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Saw this on Reddit. Is this really true? What is the context of this story?

enter image description here

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  • You should crop out the picture part of your post, only the text is relevant, not the picture. -- It's quite disrespectful. Apr 28 at 18:53

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Broadly, that verse does indeed appear in the Srimad Bhagavatam, but there is some context and nuance to it. The picture on Reddit is simply being sensationalist and not regarding any of the specifics of the line and the chapter.

I'll use the Prabhupada translation from which the line in the original post was taken, just to be consistent.

In chapter 3.20 of the Srimad Bhagavatam, Vidura asked Maitreya, "What did Brahmā do to create living beings after evolving the Prajāpatis?"

Maitreya responded by explaining how Brahma was born and narrating the first few actions of his life.

3.20.17: When that Supreme Personality of Godhead who is lying on the Garbhodaka Ocean entered the heart of Brahmā, Brahmā brought his intelligence to bear, and with the intelligence invoked he began to create the universe as it was before.

3.20.18: First of all, Brahmā created from his shadow the coverings of ignorance of the conditioned souls. They are five in number and are called tāmisra [anger, envy], andha-tāmisra [indulgence in material gratification during life], tamas [ignorance], moha [individualism and sectarianism] and mahā-moha [anger despite material wealth].

Thus let's first note that the first beings, including the demons, contained some of these ignorances.

The first actual beings that Brahma created were the Yakshas and Rakshasas. Immediately, they went and tried to devour their creator, but Brahma responded to them with the following:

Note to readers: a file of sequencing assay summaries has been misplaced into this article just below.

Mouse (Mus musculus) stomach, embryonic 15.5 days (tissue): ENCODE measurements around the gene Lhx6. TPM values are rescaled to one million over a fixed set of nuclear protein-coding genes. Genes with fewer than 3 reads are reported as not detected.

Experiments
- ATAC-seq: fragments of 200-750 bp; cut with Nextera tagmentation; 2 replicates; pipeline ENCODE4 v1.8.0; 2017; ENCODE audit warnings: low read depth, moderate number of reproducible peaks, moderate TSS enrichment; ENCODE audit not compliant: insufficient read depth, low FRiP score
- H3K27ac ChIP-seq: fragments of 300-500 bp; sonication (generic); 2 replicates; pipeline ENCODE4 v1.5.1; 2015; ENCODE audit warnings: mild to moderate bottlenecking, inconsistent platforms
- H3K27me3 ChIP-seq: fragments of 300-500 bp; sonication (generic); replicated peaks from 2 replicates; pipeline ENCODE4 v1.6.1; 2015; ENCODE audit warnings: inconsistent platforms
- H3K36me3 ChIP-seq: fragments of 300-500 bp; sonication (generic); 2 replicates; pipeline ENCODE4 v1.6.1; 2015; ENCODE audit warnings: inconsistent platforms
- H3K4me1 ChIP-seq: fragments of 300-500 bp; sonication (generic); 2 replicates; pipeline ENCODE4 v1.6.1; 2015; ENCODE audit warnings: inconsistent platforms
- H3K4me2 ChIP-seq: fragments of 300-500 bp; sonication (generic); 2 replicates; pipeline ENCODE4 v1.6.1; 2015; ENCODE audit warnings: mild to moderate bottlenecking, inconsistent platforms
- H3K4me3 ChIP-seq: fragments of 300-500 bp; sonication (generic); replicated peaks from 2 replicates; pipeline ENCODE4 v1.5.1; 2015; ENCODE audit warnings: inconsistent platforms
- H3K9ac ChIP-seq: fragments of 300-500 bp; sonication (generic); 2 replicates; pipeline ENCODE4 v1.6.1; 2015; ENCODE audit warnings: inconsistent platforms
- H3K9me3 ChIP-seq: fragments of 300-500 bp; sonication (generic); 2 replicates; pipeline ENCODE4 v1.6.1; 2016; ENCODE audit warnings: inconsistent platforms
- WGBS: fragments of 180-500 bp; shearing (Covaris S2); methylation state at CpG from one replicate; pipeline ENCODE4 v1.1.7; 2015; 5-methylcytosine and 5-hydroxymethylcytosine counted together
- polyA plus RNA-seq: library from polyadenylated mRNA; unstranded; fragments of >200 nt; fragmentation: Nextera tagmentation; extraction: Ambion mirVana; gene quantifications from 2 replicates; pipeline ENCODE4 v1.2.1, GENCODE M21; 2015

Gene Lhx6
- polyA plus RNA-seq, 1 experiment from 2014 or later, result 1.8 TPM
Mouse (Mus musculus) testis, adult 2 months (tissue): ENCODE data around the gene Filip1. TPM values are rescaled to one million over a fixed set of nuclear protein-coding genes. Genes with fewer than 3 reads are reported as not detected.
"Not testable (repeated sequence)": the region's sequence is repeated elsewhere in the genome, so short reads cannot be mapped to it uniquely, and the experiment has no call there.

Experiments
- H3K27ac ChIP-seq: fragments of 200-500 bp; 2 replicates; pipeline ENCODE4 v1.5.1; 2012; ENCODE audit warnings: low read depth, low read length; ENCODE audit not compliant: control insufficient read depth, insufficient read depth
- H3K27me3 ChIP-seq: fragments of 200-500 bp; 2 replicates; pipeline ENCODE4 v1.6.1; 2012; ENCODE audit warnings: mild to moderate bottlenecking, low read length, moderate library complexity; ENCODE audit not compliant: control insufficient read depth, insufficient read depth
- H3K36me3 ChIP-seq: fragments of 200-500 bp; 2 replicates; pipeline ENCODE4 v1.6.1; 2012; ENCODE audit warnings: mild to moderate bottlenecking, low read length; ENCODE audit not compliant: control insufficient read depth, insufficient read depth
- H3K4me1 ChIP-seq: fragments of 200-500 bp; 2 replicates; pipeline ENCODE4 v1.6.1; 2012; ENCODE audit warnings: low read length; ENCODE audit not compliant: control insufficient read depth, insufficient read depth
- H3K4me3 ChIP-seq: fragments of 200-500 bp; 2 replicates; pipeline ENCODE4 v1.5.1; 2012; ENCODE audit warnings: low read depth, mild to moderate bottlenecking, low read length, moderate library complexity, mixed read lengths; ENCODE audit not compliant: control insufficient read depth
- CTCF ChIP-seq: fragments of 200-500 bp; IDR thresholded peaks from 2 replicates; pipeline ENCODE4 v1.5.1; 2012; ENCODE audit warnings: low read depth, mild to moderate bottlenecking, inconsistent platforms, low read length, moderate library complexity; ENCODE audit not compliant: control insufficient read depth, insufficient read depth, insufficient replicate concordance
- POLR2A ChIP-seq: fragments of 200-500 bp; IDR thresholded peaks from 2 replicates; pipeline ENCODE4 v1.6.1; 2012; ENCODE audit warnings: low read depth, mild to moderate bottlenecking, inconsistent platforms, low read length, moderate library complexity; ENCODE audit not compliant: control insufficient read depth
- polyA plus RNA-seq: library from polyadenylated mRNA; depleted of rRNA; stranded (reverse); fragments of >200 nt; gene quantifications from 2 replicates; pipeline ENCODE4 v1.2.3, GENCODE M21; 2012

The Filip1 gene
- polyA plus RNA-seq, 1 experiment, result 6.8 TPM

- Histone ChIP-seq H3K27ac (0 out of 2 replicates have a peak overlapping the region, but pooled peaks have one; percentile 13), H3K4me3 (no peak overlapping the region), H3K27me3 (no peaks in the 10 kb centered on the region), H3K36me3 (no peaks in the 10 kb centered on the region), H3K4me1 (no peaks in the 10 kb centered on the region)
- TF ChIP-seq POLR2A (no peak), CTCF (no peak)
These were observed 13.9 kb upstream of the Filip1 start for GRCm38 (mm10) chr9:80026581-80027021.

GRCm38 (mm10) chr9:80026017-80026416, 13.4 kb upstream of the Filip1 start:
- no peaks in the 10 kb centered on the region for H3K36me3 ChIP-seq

3.20.21: Brahmā, the head of the demigods, full of anxiety, asked them, “Do not eat me, but protect me. You are born from me and have become my sons. Therefore you are Yakṣas and Rākṣasas.”

Thus he reminds them of the importance of filial piety and duty towards one's father. This is noteworthy, considering that these Yakshas and Rakshasas heeded their father's instructions.

After creating the demigods, Brahma created the demons in question, the demons, which were also born of Brahma. Indeed, the original verse does explain that these were lustful, hedonistic demons:

3.20.23:
देवोऽदेवाञ्जघनत: सृजति स्मातिलोलुपान् ।
त एनं लोलुपतया मैथुनायाभिपेदिरे ॥ २३ ॥

A note, though, on the origin of those demons. The word that's been translated to "buttocks" is "जघन." That word does not necessarily refer just to the buttocks; it can also simply refer to the hips, loins, groin, or thighs. (Rhys Davids & Stede) Thus all we can be certain of is that the verse says that the demons came from the lower part of Brahma's body.

In any case, it's still a bit concerning, so here's the explanation. Consider Brahma's reaction:

3.20.24: The worshipful Brahmā first laughed at their stupidity, but finding the shameless asuras close upon him, he grew indignant and ran in great haste out of fear.

See, then: These demons, as well as the Yakshas and Rakshasas, both attempted to violate the sacrosanct value of respect for one's elders. The Yakshas and Rakshasas, however, felt some degree of shame and desisted from eating their father; on the other hand, the demons, judgement and morality clouded in the fog of their lust, simply chased their father in pursuit of copulating with him. Brahma, despite being omnipotent, ran away. Probably, this indicates the manner in which lust can hamper judgement and that, to some extent, the principal solution is to simply avoid the lustful.